Kuang Si Waterfalls
Probably the most beautiful waterfalls I’ve have ever seen in South-East Asia are the Kuang Si Waterfalls, located about 30km from Luang Prabang. You can swim in its pristine pools and walk up to the source. Next to the waterfalls is a moon-bear sanctuary which does not charge an entrance fee. The Kuang Si Waterfalls can be visited by as an organised tour. By taxi, tuk-tuk or scooter bike but the relatively easy ride is also perfect for taking the bicycle! I wrote a whole article about visiting the Kuang Si Waterfalls, and how to get there by bicycle. Read more here.
Story-telling & Chang Lao movie
These are two night-time activities and they are both worth your time. Close to Wat XiengThong, there is a tiny traditional Lao story-telling theatre. For 50.000 kip an old local man will bewonder you with traditional Lao stories and myths. The show is in English, takes an hour and a half and starts at 18:30 on most days. Snacks and drinks can be bought in the theatre.
The Chang Lao movie is a 1925 movie that shows you how Laos looked like when it was still called ‘the land of the million elephants’. The movie is historically very interesting but can be a bit boring to sit all the way through. This is the moment to man-up and sit it out anyways. The information and images will give you a better understanding of the country and its history and make your whole time in Laos all the more interesting.
There are two hotels that do free outside-viewings (but buying a drink is obligatory). Both hotels are gorgeous and if you are carrying loads they are excellent accommodation choices. Sanctuary Hotel Luang Prabang does viewings at 6:30 pm and Victoria Xiengthong Palace at 7:00 pm.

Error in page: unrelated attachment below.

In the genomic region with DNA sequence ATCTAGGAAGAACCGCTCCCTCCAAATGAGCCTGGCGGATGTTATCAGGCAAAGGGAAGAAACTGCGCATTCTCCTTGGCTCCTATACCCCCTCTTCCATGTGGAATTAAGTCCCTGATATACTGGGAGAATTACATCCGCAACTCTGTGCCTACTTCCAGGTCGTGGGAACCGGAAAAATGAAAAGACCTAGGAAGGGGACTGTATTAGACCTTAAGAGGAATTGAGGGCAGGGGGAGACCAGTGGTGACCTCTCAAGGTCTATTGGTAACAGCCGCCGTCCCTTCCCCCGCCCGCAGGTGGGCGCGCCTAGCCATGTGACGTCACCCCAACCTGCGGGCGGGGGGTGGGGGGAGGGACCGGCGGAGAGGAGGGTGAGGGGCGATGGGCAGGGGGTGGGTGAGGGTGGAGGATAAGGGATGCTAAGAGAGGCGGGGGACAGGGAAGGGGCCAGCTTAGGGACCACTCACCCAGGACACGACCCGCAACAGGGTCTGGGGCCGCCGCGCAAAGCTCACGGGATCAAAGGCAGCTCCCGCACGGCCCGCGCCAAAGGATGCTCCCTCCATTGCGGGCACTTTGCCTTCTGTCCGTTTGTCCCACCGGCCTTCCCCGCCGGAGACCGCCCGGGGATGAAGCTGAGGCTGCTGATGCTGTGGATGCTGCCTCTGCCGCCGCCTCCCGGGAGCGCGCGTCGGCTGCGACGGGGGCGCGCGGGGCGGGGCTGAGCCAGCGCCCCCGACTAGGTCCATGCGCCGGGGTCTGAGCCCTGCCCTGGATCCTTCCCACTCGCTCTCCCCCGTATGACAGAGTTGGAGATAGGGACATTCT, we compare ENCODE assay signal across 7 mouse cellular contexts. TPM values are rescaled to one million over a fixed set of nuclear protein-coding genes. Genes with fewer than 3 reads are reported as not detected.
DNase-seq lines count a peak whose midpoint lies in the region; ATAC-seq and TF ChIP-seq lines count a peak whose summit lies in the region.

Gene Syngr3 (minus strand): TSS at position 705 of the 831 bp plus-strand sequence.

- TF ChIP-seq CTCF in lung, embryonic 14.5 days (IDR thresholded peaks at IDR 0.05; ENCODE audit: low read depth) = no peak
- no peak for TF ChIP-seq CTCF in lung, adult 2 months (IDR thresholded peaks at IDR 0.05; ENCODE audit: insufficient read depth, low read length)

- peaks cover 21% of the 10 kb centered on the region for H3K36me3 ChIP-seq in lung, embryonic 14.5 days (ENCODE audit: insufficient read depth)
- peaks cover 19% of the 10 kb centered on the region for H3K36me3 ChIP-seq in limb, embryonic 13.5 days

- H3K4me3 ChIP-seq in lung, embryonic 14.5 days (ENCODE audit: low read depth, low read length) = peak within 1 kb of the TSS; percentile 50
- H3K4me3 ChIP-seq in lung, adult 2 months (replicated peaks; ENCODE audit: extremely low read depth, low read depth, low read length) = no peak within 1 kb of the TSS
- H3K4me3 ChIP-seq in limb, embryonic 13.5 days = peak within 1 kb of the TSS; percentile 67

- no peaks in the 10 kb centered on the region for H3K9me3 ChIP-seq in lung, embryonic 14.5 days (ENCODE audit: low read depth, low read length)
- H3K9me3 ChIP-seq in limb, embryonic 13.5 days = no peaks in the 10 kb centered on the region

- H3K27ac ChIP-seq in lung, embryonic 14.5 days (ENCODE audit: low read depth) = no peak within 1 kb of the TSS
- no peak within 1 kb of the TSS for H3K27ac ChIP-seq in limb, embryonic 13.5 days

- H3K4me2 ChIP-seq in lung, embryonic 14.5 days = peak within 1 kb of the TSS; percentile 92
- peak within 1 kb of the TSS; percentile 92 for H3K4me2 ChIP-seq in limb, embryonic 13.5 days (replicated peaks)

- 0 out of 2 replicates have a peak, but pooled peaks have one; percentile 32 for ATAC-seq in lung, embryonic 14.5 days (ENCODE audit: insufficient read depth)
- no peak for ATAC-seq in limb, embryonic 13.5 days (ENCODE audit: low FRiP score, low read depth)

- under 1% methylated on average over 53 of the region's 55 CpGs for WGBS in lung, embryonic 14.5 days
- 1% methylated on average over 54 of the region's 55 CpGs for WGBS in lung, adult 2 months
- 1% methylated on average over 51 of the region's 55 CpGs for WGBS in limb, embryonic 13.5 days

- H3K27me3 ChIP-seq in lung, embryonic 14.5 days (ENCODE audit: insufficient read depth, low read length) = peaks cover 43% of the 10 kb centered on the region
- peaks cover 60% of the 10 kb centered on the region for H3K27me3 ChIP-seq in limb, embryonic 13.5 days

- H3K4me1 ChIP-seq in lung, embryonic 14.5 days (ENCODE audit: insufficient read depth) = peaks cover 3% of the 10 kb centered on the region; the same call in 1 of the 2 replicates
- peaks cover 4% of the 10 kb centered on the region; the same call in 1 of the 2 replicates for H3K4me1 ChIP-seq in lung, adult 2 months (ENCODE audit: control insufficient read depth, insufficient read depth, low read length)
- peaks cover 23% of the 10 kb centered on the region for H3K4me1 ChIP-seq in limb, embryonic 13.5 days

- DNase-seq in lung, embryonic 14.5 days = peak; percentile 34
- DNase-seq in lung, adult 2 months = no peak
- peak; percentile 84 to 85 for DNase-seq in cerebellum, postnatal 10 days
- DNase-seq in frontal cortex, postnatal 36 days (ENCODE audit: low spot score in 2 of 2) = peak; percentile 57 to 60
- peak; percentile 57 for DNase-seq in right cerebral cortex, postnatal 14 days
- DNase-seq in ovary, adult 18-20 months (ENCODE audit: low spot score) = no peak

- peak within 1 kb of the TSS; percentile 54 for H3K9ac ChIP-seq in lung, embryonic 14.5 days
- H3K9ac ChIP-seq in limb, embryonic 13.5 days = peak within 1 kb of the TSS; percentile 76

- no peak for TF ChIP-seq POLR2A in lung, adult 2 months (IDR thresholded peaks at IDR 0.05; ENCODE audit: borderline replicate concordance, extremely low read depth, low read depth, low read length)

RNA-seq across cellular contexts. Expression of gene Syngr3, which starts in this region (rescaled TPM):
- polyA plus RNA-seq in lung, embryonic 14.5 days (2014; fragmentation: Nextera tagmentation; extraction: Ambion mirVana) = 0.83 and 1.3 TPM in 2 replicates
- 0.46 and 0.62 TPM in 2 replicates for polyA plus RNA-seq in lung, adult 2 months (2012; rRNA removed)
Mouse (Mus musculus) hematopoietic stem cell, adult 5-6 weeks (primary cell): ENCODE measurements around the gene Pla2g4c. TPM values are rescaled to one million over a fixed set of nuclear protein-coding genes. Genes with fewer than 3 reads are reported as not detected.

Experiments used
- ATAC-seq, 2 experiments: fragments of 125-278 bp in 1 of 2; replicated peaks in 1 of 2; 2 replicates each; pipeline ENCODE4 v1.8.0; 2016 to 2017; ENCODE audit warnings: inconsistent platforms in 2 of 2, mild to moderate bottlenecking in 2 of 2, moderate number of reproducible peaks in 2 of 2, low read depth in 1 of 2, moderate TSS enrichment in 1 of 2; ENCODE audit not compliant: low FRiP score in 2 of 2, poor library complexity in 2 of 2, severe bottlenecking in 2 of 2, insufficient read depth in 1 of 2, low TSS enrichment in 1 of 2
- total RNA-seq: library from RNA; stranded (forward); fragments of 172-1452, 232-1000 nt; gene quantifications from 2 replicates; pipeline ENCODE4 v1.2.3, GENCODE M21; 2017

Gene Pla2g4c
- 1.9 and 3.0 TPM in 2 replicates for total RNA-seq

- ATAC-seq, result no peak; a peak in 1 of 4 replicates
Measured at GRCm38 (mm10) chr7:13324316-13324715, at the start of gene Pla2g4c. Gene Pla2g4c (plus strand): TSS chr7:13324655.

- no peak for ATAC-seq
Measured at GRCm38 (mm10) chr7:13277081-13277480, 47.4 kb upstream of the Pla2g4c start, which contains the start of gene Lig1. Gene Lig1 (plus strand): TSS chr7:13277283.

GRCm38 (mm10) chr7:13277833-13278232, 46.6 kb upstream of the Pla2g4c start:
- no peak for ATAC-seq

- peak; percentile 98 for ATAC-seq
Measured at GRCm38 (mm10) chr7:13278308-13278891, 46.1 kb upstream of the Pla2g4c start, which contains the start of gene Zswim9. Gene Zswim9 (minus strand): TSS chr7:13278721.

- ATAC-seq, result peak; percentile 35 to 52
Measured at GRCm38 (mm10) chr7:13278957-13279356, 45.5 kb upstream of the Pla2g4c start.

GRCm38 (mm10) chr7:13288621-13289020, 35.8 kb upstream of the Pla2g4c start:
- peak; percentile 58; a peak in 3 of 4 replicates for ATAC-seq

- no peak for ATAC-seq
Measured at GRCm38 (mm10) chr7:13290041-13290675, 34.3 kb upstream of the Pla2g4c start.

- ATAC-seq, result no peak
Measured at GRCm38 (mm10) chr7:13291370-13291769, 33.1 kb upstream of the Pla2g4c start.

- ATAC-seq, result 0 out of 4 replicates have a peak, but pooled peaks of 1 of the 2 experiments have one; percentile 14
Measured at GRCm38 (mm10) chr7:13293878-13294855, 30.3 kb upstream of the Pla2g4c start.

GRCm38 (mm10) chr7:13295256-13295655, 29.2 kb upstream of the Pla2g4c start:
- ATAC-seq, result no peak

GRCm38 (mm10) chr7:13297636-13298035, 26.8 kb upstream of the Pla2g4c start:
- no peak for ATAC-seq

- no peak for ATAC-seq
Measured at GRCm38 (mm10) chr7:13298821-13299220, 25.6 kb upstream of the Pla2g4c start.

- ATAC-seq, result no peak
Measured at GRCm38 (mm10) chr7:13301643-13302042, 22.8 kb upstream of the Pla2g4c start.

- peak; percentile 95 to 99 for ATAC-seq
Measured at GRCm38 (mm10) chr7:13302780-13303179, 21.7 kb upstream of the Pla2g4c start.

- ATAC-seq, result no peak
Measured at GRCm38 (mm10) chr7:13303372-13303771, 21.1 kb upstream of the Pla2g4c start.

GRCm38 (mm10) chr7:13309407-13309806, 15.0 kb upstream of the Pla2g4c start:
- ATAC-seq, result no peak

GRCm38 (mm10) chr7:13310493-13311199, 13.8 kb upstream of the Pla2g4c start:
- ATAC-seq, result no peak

– Food & sleep recommendations –
The best place to get some food is the night market. The street food is excellent, and a few bakeries have street-side desert-stalls to fill your sweet-tooth. A personal favourite is the tiny dumping-stall that can be found in the first alley on the left of Sisavangvong Road if you enter the road from the roundabout. 20 spicy dumplings for 20K kip. Totally worth it.
This place was recommended to me by a traveller I met in Thailand and his tip was on the money. Nisha’s serves incredibly tasty Indian food and the prices are very reasonable as well. I never allow myself to eat twice at the same restaurant but the two Brittish guys that joined me came back the day after for both lunch and dinner. When I was chewing on a particular chewy piece of organ meat during dinner the day after I regretted not joining them for seconds.
Belle River Terrasse
One of the best Mekong river views in town, and they serve good lunch-dishes. A little more on the expensive side but the atmosphere and taste of the food make up for it. There are many river-side terraces in Luang Prabang but Belle River Terrasse is one of the prettiest.
While most people will tell you to go to Joma for good coffee, I am telling you this place is ten times better. The coffee is excellent, organic and fair trade and for every cup sold they plant a few trees. They have a great sustainability programme where they team up with local coffee-farmers to promote sustainable farming and provide for a better life for impoverished Lao farmers. Head upstairs for some more loungey seats. They also serve good (western) food, albeit that the portions are a bit on the smaller side.
Although there are many bars in town, this is the best and the liveliest. This is where both backpackers and other travellers meet after sunset for good cocktails and company. During the daytime it has marvellous views from the outside terraces and when the night falls hundreds of tiny lights illuminate the place. Whether you are looking to have a drink with some friends or a wild night out, this is the place to go. Unfortunately, as with all bars in Luang Prabang, it closes at midnight. But nothing to worry, there is always the bowling alley.
The bowling alley in Luang Prabang is a surreal place. Why? Because of it the last place that closes in town (4 AM) and it is also an actual bowling alley. When I was chaperoned into a tuk-tuk to go to the bowling alley after Utopia closed for the first time I was expecting a bar or maybe a club where they had a tiny bowling alley on the side. Nothing was less true. The bowling alley has about 20 bowling lanes and they are all occupied by intoxicated backpackers trying desperately to at least score a few points per round. If you are with a group and are looking to have drinks until the early hours, go here. If you are looking for a stylish venue to go out you will be utterly disappointed. They also have a shooting range. Try it at your own risk. A shared taxi from town should not cost you more than 30K per person, 20K if you haggle it down to the last penny.